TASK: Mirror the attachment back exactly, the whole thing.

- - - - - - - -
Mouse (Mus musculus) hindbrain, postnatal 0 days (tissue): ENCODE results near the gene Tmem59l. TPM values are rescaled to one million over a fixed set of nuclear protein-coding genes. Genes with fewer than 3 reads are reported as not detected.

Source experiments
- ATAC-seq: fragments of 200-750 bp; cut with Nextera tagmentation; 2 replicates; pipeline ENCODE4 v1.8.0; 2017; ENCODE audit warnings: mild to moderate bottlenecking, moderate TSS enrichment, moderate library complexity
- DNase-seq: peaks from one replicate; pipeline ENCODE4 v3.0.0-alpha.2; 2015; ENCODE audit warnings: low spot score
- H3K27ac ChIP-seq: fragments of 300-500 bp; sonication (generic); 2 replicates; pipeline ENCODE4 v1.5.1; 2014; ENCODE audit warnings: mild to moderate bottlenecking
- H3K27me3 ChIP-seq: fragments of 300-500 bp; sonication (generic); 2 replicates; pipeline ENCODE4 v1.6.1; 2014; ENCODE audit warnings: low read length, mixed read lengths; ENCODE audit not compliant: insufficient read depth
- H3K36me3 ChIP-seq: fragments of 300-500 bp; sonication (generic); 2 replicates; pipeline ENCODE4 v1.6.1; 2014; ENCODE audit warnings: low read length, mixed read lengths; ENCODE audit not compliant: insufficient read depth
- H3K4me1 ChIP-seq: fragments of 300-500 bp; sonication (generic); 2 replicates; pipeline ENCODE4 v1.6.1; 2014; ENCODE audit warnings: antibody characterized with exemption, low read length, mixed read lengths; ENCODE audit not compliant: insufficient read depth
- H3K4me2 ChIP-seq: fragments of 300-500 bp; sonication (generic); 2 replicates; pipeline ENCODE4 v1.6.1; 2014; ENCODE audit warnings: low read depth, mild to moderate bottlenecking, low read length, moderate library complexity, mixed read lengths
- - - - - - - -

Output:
Mouse (Mus musculus) hindbrain, postnatal 0 days (tissue): ENCODE results near the gene Tmem59l. TPM values are rescaled to one million over a fixed set of nuclear protein-coding genes. Genes with fewer than 3 reads are reported as not detected.

Source experiments
- ATAC-seq: fragments of 200-750 bp; cut with Nextera tagmentation; 2 replicates; pipeline ENCODE4 v1.8.0; 2017; ENCODE audit warnings: mild to moderate bottlenecking, moderate TSS enrichment, moderate library complexity
- DNase-seq: peaks from one replicate; pipeline ENCODE4 v3.0.0-alpha.2; 2015; ENCODE audit warnings: low spot score
- H3K27ac ChIP-seq: fragments of 300-500 bp; sonication (generic); 2 replicates; pipeline ENCODE4 v1.5.1; 2014; ENCODE audit warnings: mild to moderate bottlenecking
- H3K27me3 ChIP-seq: fragments of 300-500 bp; sonication (generic); 2 replicates; pipeline ENCODE4 v1.6.1; 2014; ENCODE audit warnings: low read length, mixed read lengths; ENCODE audit not compliant: insufficient read depth
- H3K36me3 ChIP-seq: fragments of 300-500 bp; sonication (generic); 2 replicates; pipeline ENCODE4 v1.6.1; 2014; ENCODE audit warnings: low read length, mixed read lengths; ENCODE audit not compliant: insufficient read depth
- H3K4me1 ChIP-seq: fragments of 300-500 bp; sonication (generic); 2 replicates; pipeline ENCODE4 v1.6.1; 2014; ENCODE audit warnings: antibody characterized with exemption, low read length, mixed read lengths; ENCODE audit not compliant: insufficient read depth
- H3K4me2 ChIP-seq: fragments of 300-500 bp; sonication (generic); 2 replicates; pipeline ENCODE4 v1.6.1; 2014; ENCODE audit warnings: low read depth, mild to moderate bottlenecking, low read length, moderate library complexity, mixed read lengths